By Tim Fitzpatrick
In the wake of the extraordinary, wind-driven wildfires that swept across Northern California in October, there has been a significant amount of speculation about a broad range of issues, including PG&E’s Electric Operations maintenance policies. Given the nature of these events, and their impact on local communities, we think it is critical that everyone has the facts — including a complete picture of the complexity of providing our customers safe, reliable, affordable and clean energy in a region at high risk for wildfires.
As we await official word from the California Department of Forestry and Fire Protection (Cal Fire) and the California Public Utilities Commission (CPUC) on the actual causes of the wildfires, we expect to see continued speculation and coverage that includes inaccurate information. To that end, we are providing key facts about several recent topics of discussion.
Coverage of CPUC Audits of PG&E Electric Operations Maintenance: Some recent media reports about the CPUC’s audits of our Electric Operations neglected to address the nature and timing of the audits, the substantial efforts PG&E has made to directly address the issues identified by those audits, and PG&E’s commitment to holding ourselves to heightened standards, that often go far beyond regulatory requirements.
Here are the facts:
- PG&E works every day to ensure that safe and reliable energy service is delivered to our customers in compliance with all regulations.
- By the time the Sonoma 2015 audit at the heart of these misleading articles was issued to the public, PG&E had developed a plan to address the issues in the audit, and had completed nearly all the work identified by the audit at the time of its issuance.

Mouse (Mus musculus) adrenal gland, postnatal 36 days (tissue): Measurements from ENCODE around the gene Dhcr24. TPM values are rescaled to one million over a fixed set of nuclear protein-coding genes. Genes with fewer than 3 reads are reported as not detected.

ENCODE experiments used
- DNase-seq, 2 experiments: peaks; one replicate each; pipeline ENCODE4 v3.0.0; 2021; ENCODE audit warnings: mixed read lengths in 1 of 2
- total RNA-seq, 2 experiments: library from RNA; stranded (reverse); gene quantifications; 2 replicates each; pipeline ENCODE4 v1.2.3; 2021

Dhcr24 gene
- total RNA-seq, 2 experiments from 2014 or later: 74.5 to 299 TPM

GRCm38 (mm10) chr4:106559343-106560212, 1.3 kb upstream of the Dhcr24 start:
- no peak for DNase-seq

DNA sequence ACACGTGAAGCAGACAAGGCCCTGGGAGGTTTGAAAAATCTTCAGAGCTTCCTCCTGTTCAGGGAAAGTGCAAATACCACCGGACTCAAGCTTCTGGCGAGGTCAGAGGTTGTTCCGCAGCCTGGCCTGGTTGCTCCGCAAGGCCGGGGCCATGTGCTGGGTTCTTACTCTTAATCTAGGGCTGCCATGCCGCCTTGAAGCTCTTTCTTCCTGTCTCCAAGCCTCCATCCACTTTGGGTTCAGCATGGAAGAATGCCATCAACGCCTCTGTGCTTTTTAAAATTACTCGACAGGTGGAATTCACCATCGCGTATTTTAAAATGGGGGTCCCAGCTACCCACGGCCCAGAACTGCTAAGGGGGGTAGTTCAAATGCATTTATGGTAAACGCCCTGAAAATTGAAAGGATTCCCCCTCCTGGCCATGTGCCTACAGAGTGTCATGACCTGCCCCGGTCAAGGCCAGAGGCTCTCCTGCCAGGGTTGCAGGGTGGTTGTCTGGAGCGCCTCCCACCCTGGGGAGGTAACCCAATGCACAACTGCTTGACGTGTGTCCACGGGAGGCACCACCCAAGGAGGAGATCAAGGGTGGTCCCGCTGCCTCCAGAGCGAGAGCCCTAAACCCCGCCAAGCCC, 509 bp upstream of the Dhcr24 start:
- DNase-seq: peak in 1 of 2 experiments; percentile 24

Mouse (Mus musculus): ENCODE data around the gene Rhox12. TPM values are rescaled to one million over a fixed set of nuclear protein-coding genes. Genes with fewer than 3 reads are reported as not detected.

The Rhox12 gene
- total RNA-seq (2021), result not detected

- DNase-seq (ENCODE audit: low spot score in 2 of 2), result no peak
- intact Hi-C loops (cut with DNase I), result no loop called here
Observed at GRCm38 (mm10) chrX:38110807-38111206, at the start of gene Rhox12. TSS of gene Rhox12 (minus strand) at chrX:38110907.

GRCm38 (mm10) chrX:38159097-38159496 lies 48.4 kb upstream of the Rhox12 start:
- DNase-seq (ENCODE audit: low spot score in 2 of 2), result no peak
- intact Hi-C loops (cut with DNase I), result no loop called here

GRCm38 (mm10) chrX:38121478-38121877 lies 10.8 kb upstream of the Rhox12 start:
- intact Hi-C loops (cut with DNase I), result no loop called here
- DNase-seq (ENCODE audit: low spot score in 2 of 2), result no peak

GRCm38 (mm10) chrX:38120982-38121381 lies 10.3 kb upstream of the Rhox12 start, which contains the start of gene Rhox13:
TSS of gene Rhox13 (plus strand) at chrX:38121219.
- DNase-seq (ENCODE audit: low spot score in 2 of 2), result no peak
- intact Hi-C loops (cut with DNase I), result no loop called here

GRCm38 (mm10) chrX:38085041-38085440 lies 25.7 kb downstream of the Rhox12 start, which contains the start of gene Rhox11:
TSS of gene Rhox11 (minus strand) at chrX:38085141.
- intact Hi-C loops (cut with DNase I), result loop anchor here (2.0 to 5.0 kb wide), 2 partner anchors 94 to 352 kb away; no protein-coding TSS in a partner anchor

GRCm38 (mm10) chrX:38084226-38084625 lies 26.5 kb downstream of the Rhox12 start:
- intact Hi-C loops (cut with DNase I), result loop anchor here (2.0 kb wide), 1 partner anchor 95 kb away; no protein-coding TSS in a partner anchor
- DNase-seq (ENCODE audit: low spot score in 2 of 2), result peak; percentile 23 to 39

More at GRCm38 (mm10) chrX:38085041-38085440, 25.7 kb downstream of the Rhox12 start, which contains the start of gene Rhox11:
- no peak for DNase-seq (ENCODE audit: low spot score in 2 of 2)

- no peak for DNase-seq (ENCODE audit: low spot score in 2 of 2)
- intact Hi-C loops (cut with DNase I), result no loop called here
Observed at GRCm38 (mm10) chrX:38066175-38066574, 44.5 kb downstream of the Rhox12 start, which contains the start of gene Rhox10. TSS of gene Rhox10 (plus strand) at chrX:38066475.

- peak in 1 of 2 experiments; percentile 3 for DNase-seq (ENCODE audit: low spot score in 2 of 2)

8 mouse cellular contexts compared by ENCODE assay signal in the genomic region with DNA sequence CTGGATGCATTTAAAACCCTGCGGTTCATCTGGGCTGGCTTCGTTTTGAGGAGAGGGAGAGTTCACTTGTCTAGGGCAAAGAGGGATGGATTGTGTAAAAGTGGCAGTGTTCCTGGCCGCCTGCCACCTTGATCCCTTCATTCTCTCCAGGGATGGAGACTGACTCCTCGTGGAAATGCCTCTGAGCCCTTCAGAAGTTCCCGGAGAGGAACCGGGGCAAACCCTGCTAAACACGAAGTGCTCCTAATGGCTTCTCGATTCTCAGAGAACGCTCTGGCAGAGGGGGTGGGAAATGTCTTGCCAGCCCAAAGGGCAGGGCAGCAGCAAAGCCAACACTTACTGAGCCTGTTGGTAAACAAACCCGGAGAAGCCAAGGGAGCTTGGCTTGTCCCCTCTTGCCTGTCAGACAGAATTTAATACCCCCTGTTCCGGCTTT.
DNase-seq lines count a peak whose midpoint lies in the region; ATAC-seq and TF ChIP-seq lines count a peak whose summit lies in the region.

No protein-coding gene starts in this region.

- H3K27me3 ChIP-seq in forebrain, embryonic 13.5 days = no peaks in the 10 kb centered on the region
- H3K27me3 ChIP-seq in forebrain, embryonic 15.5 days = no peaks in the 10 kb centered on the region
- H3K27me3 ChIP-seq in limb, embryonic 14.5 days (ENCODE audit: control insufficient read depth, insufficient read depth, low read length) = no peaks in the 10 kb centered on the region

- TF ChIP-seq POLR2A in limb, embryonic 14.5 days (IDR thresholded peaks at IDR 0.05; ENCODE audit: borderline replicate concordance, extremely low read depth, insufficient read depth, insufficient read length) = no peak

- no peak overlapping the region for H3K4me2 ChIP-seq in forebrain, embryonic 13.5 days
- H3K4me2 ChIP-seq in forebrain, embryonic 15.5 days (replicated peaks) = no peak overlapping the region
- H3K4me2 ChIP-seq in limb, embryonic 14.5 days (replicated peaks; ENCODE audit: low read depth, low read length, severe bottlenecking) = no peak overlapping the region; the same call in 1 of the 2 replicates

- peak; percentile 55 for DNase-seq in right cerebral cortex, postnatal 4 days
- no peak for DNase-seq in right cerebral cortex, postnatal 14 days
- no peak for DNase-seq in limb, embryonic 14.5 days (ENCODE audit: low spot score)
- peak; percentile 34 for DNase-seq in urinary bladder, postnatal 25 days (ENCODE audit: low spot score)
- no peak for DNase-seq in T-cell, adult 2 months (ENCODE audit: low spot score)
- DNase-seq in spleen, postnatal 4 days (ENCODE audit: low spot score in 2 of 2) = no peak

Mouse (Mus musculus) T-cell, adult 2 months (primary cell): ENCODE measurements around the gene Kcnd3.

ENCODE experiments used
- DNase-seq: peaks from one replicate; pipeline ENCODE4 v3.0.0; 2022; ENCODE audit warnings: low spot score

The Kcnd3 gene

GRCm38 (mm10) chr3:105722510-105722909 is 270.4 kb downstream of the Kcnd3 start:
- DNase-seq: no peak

- Beginning in the 2008-2009 timeframe, PG&E began reevaluating its overhead compliance program. By 2010, PG&E had further enhanced and refined its compliance program associated with routine maintenance work of our overhead lines, including new training, processes related to risk-based target dates for this work, and metrics to help further mitigate risk on our system.
- But when it comes to safety our work is never done. PG&E will continue to find and fix any issues on our system to ensure we are living up to the high standards we set for ourselves when it comes to safety.
CPUC Fire Threat Map Stories: Recent coverage has suggested that PG&E was responsible for delaying the implementation of a new California state wildfire risk map. This is simply not true. As CPUC President Michael Picker noted at a recent Commission Meeting on Oct. 26 in Sacramento, the recent time extension was in fact requested by Cal Fire.
Here are the facts:
- The safety of our customers, general public and our employees and contractors is always our top priority, which is why we’ve been actively engaged with CAL FIRE, the CPUC, other energy companies, municipalities and community groups to develop new utility fire threat maps and new fire safety regulations that protect our communities and our customers throughout the Commission’s fire safety proceeding.
- We absolutely agree with and support the goal of this proceeding to further reduce the threat of wildfires while addressing the potential impact of the proposed regulations on our customers.
- It’s important to note that Cal Fire requested the recent time extension. PG&E and SDG&E submitted Cal Fire’s extension request as a courtesy because CAL FIRE was not an official party to the proceeding and could not file the motion under the rules of the proceeding.
- PG&E introduced a proposal for fire threat maps targeted to the highest fire danger areas in the state, and extending the current fire season-only regulation to be year round. We believe our proposal will enhance safety and avoid confusion related to changing seasonal regulations, while limiting impacts on urban areas to focus on the highest fire threat regions.